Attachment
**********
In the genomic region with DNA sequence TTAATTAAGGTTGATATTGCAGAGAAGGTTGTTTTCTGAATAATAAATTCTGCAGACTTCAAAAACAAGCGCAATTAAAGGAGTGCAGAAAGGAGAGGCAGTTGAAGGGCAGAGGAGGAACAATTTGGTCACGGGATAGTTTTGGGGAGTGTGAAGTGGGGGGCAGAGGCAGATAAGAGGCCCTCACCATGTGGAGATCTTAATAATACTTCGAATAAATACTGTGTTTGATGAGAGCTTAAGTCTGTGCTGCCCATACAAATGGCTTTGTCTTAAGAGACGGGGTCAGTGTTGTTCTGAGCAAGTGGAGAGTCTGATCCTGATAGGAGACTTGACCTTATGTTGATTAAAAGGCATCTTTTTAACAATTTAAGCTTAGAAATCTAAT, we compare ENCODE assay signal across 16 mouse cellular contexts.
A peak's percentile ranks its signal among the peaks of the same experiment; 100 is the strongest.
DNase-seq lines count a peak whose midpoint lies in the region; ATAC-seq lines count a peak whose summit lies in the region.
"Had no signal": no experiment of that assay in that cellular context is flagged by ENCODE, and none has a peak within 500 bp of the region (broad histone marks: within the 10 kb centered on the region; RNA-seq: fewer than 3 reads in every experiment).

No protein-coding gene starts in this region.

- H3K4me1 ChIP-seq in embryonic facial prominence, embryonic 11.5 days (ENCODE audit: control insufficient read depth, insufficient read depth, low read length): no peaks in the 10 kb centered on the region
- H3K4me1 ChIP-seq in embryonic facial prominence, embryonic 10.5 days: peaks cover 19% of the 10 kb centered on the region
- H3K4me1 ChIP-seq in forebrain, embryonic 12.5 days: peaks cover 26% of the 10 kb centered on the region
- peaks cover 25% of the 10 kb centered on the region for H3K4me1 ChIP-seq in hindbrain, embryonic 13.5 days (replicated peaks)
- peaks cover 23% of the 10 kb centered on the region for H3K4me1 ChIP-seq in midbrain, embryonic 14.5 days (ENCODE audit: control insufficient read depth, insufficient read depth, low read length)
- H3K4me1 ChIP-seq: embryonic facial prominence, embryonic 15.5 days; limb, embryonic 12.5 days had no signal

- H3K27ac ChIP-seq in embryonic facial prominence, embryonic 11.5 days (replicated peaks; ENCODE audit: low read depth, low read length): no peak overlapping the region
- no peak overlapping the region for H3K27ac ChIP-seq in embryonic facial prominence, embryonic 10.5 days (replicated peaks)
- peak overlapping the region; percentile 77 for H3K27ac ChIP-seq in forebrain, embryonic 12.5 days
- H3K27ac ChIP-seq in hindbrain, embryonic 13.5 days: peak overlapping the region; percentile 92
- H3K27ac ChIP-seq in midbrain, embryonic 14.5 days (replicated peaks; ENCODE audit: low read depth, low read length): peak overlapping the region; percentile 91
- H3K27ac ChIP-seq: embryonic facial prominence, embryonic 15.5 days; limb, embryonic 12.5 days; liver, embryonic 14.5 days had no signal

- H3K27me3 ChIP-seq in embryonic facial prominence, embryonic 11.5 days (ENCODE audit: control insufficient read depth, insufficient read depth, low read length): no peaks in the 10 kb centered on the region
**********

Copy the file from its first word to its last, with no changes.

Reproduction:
In the genomic region with DNA sequence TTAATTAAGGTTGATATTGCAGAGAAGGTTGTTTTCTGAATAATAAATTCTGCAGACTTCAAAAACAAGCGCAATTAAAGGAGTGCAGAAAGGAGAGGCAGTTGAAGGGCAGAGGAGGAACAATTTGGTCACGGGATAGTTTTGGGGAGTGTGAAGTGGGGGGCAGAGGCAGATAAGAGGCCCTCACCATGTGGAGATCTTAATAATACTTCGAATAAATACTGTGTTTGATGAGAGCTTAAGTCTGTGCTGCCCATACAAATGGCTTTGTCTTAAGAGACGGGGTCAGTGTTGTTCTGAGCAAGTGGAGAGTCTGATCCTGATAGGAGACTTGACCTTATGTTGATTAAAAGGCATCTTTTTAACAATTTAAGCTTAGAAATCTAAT, we compare ENCODE assay signal across 16 mouse cellular contexts.
A peak's percentile ranks its signal among the peaks of the same experiment; 100 is the strongest.
DNase-seq lines count a peak whose midpoint lies in the region; ATAC-seq lines count a peak whose summit lies in the region.
"Had no signal": no experiment of that assay in that cellular context is flagged by ENCODE, and none has a peak within 500 bp of the region (broad histone marks: within the 10 kb centered on the region; RNA-seq: fewer than 3 reads in every experiment).

No protein-coding gene starts in this region.

- H3K4me1 ChIP-seq in embryonic facial prominence, embryonic 11.5 days (ENCODE audit: control insufficient read depth, insufficient read depth, low read length): no peaks in the 10 kb centered on the region
- H3K4me1 ChIP-seq in embryonic facial prominence, embryonic 10.5 days: peaks cover 19% of the 10 kb centered on the region
- H3K4me1 ChIP-seq in forebrain, embryonic 12.5 days: peaks cover 26% of the 10 kb centered on the region
- peaks cover 25% of the 10 kb centered on the region for H3K4me1 ChIP-seq in hindbrain, embryonic 13.5 days (replicated peaks)
- peaks cover 23% of the 10 kb centered on the region for H3K4me1 ChIP-seq in midbrain, embryonic 14.5 days (ENCODE audit: control insufficient read depth, insufficient read depth, low read length)
- H3K4me1 ChIP-seq: embryonic facial prominence, embryonic 15.5 days; limb, embryonic 12.5 days had no signal

- H3K27ac ChIP-seq in embryonic facial prominence, embryonic 11.5 days (replicated peaks; ENCODE audit: low read depth, low read length): no peak overlapping the region
- no peak overlapping the region for H3K27ac ChIP-seq in embryonic facial prominence, embryonic 10.5 days (replicated peaks)
- peak overlapping the region; percentile 77 for H3K27ac ChIP-seq in forebrain, embryonic 12.5 days
- H3K27ac ChIP-seq in hindbrain, embryonic 13.5 days: peak overlapping the region; percentile 92
- H3K27ac ChIP-seq in midbrain, embryonic 14.5 days (replicated peaks; ENCODE audit: low read depth, low read length): peak overlapping the region; percentile 91
- H3K27ac ChIP-seq: embryonic facial prominence, embryonic 15.5 days; limb, embryonic 12.5 days; liver, embryonic 14.5 days had no signal

- H3K27me3 ChIP-seq in embryonic facial prominence, embryonic 11.5 days (ENCODE audit: control insufficient read depth, insufficient read depth, low read length): no peaks in the 10 kb centered on the region